108 HASSIUM Hs (Hass - scientist)
An artificially produced, highly unstable, transuranic element with no detectable natural occurrence on Earth. Alpha-alpha correlation, in which the alpha decay of the unknown isotope and that of its alpha decay products are correlated in time, can be used to positively identify short lived isotopes and was used by Peter Armbruster at the Heavy Ion research centre at GSI in Germany to identify hassium in 1984. It was only named hassium in 1993.
The isotope with the longest known halflife of hassium is hassium-265 with a very short halflife of just 1.8 milliseconds decaying by alpha decay into seaborgium-261 which decays by either alpha decay or by spontaneous fission with a halflife of just 260 milliseconds.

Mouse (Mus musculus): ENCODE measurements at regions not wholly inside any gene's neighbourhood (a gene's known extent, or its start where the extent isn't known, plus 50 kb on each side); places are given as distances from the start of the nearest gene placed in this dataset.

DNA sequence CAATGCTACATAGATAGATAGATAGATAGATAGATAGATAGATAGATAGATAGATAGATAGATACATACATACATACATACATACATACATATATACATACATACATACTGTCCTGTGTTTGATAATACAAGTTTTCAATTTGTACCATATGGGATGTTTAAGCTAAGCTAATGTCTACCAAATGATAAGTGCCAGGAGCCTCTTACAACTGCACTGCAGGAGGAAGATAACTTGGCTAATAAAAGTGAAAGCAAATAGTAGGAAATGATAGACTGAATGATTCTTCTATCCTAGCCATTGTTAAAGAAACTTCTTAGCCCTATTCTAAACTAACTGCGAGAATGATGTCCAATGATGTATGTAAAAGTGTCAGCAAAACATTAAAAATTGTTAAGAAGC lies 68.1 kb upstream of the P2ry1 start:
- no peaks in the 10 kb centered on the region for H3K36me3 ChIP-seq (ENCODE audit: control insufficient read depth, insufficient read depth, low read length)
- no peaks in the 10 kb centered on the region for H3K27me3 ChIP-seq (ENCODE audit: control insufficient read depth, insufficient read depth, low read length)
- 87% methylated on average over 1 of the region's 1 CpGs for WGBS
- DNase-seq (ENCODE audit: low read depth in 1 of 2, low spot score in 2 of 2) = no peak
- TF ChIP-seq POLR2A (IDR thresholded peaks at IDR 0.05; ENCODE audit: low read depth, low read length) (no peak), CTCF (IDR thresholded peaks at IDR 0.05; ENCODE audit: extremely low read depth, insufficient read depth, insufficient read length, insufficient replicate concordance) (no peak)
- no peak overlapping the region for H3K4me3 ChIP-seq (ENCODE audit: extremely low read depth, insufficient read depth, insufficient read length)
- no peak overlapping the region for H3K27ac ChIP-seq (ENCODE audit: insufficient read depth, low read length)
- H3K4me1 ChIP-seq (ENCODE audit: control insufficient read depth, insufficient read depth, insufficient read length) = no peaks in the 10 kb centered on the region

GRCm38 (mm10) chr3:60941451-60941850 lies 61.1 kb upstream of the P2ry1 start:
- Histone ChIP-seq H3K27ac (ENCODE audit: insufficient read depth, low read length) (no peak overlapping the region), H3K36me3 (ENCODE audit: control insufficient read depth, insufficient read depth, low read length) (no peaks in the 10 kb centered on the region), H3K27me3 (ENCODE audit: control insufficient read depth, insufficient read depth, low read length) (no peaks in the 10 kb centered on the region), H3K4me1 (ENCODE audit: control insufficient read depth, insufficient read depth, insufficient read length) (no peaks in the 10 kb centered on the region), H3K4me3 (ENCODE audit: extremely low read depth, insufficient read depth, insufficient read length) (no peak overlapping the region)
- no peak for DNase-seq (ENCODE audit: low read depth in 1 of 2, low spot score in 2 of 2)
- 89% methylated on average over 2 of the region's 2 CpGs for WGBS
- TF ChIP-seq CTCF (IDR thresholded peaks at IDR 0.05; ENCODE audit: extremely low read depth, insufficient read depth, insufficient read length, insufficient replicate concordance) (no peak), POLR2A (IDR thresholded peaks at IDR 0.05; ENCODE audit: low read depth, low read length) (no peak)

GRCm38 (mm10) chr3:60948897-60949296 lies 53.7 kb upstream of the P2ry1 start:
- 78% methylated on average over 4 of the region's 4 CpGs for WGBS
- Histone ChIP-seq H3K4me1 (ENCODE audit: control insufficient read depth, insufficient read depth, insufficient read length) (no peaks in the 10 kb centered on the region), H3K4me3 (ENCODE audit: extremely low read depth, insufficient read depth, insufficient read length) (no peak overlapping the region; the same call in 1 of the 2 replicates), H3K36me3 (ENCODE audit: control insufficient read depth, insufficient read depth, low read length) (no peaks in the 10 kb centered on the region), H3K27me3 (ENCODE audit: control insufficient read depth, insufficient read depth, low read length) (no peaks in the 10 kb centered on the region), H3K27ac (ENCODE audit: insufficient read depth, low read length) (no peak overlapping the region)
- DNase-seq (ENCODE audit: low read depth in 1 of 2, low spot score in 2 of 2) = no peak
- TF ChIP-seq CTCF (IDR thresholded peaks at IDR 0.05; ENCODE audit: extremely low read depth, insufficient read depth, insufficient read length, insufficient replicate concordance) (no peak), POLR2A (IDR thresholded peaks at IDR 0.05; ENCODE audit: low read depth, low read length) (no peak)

Isotope hassium-265 was created at the GSI research centre by bombarding a lead-208 target with iron-58. This created a compound nucleus of hassium-266* which upon losing a neutron became the hassium-265. After 75 such atoms were observed to decay by alpha emission its halflife of 1.55 milliseconds was determined.
Altogether, just 4 isotopes of hassium are known, ranging from the alpha decaying hassium-263 to the alpha decaying hassium-265 mentioned above.
Claim to fame: